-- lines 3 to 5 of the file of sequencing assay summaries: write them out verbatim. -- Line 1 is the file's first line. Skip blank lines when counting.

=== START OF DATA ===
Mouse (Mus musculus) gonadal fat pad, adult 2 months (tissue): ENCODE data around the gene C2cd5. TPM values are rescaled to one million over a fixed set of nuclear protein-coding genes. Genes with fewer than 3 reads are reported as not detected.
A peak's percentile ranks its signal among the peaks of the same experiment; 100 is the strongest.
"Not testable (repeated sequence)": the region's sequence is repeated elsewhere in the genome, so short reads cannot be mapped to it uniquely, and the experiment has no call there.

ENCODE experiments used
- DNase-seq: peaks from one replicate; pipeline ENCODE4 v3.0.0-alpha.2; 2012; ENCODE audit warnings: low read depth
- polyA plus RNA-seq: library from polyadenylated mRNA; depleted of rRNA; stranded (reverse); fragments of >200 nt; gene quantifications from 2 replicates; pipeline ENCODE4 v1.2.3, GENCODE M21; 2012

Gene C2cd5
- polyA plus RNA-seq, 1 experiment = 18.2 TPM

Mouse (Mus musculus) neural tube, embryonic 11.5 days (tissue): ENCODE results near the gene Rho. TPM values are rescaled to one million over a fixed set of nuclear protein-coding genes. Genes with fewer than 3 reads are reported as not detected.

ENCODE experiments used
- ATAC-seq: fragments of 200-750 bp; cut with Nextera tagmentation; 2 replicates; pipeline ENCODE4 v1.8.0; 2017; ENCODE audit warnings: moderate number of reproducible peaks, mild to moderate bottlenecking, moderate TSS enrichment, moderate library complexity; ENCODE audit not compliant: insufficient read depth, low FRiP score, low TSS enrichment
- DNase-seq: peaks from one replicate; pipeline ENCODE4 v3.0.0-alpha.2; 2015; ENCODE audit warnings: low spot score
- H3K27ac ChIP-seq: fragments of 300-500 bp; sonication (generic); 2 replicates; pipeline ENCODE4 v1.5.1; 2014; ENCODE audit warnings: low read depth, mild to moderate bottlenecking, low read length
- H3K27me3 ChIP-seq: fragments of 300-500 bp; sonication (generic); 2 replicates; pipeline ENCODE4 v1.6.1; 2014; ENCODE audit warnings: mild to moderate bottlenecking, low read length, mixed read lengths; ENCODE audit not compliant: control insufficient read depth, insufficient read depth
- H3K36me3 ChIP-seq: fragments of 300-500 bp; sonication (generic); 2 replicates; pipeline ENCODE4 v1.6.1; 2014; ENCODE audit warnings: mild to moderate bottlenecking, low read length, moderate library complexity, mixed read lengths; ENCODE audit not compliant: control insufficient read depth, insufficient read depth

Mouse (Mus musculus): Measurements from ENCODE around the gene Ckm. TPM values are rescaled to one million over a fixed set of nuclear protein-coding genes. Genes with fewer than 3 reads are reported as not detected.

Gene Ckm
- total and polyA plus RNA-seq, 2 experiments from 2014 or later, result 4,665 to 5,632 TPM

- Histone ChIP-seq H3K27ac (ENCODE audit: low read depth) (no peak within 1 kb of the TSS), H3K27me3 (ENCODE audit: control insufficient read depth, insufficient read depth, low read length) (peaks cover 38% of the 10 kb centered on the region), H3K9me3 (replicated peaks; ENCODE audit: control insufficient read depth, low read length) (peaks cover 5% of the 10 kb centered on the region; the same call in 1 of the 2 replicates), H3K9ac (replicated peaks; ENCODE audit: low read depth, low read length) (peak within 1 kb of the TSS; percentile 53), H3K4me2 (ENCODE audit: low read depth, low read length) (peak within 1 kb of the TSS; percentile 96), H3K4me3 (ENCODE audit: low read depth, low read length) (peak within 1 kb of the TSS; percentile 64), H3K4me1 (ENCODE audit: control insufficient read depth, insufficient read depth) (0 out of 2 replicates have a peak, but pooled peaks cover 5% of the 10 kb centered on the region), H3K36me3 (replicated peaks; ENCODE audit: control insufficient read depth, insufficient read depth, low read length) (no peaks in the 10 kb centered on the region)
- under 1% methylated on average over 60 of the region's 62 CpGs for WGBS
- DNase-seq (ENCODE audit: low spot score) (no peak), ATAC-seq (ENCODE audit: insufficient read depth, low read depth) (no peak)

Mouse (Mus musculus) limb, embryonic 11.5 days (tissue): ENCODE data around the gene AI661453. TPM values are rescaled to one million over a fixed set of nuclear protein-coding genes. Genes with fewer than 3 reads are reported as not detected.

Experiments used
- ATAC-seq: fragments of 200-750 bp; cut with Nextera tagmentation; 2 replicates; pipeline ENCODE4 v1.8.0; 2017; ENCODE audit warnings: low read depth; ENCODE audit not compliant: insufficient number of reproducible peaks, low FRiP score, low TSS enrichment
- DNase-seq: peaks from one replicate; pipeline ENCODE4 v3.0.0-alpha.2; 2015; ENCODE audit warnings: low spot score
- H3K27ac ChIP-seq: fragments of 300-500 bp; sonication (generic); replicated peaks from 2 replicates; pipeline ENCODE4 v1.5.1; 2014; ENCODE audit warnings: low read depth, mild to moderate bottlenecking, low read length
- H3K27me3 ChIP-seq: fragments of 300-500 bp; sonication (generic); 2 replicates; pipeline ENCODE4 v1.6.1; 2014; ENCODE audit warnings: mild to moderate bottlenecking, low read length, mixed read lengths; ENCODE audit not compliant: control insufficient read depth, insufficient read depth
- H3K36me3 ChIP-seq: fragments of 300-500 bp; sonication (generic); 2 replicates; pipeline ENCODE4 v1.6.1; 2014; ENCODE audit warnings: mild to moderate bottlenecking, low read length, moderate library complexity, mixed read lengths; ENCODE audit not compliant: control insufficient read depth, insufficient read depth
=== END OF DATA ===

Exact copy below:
"Not testable (repeated sequence)": the region's sequence is repeated elsewhere in the genome, so short reads cannot be mapped to it uniquely, and the experiment has no call there.

ENCODE experiments used
- DNase-seq: peaks from one replicate; pipeline ENCODE4 v3.0.0-alpha.2; 2012; ENCODE audit warnings: low read depth